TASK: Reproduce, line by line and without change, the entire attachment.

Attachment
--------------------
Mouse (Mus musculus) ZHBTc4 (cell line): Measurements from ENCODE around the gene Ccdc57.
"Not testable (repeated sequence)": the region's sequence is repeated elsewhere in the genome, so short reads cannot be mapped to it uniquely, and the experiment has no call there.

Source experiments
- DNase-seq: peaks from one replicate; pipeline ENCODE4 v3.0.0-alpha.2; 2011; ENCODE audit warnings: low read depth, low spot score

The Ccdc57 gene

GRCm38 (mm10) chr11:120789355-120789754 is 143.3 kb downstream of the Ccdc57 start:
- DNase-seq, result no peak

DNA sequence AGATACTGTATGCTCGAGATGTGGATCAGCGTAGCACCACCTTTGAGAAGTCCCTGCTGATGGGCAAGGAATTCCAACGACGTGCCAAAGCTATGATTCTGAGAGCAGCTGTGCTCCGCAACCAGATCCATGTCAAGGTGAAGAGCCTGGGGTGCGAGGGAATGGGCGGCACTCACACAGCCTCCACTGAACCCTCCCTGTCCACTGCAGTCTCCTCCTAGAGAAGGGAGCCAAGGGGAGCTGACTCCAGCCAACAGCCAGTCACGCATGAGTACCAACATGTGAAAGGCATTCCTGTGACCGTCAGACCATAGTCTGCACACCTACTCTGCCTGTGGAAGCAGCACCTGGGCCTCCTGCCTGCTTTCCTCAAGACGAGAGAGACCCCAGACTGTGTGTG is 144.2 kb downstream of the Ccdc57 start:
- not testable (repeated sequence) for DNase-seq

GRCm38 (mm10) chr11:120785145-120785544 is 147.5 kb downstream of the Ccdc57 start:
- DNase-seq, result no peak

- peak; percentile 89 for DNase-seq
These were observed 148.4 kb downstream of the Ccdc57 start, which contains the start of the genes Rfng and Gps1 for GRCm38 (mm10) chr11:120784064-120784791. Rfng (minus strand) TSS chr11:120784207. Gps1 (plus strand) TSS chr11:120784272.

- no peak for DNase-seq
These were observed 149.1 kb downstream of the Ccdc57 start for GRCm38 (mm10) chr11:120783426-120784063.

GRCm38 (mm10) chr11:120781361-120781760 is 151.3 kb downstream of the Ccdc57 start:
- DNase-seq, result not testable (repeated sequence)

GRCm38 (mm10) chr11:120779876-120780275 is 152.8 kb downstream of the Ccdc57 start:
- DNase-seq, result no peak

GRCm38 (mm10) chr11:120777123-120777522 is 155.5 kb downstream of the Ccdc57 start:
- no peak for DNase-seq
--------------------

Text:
Mouse (Mus musculus) ZHBTc4 (cell line): Measurements from ENCODE around the gene Ccdc57.
"Not testable (repeated sequence)": the region's sequence is repeated elsewhere in the genome, so short reads cannot be mapped to it uniquely, and the experiment has no call there.

Source experiments
- DNase-seq: peaks from one replicate; pipeline ENCODE4 v3.0.0-alpha.2; 2011; ENCODE audit warnings: low read depth, low spot score

The Ccdc57 gene

GRCm38 (mm10) chr11:120789355-120789754 is 143.3 kb downstream of the Ccdc57 start:
- DNase-seq, result no peak

DNA sequence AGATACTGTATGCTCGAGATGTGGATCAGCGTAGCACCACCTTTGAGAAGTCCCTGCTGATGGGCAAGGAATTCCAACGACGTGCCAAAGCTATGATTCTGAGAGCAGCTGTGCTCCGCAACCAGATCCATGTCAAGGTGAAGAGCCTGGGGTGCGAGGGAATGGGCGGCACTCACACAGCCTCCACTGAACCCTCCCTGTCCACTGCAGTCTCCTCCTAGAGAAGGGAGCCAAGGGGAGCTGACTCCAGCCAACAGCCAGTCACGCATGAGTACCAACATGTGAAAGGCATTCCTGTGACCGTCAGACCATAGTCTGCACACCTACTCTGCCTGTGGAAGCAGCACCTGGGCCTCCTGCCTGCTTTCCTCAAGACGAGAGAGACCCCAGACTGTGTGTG is 144.2 kb downstream of the Ccdc57 start:
- not testable (repeated sequence) for DNase-seq

GRCm38 (mm10) chr11:120785145-120785544 is 147.5 kb downstream of the Ccdc57 start:
- DNase-seq, result no peak

- peak; percentile 89 for DNase-seq
These were observed 148.4 kb downstream of the Ccdc57 start, which contains the start of the genes Rfng and Gps1 for GRCm38 (mm10) chr11:120784064-120784791. Rfng (minus strand) TSS chr11:120784207. Gps1 (plus strand) TSS chr11:120784272.

- no peak for DNase-seq
These were observed 149.1 kb downstream of the Ccdc57 start for GRCm38 (mm10) chr11:120783426-120784063.

GRCm38 (mm10) chr11:120781361-120781760 is 151.3 kb downstream of the Ccdc57 start:
- DNase-seq, result not testable (repeated sequence)

GRCm38 (mm10) chr11:120779876-120780275 is 152.8 kb downstream of the Ccdc57 start:
- DNase-seq, result no peak

GRCm38 (mm10) chr11:120777123-120777522 is 155.5 kb downstream of the Ccdc57 start:
- no peak for DNase-seq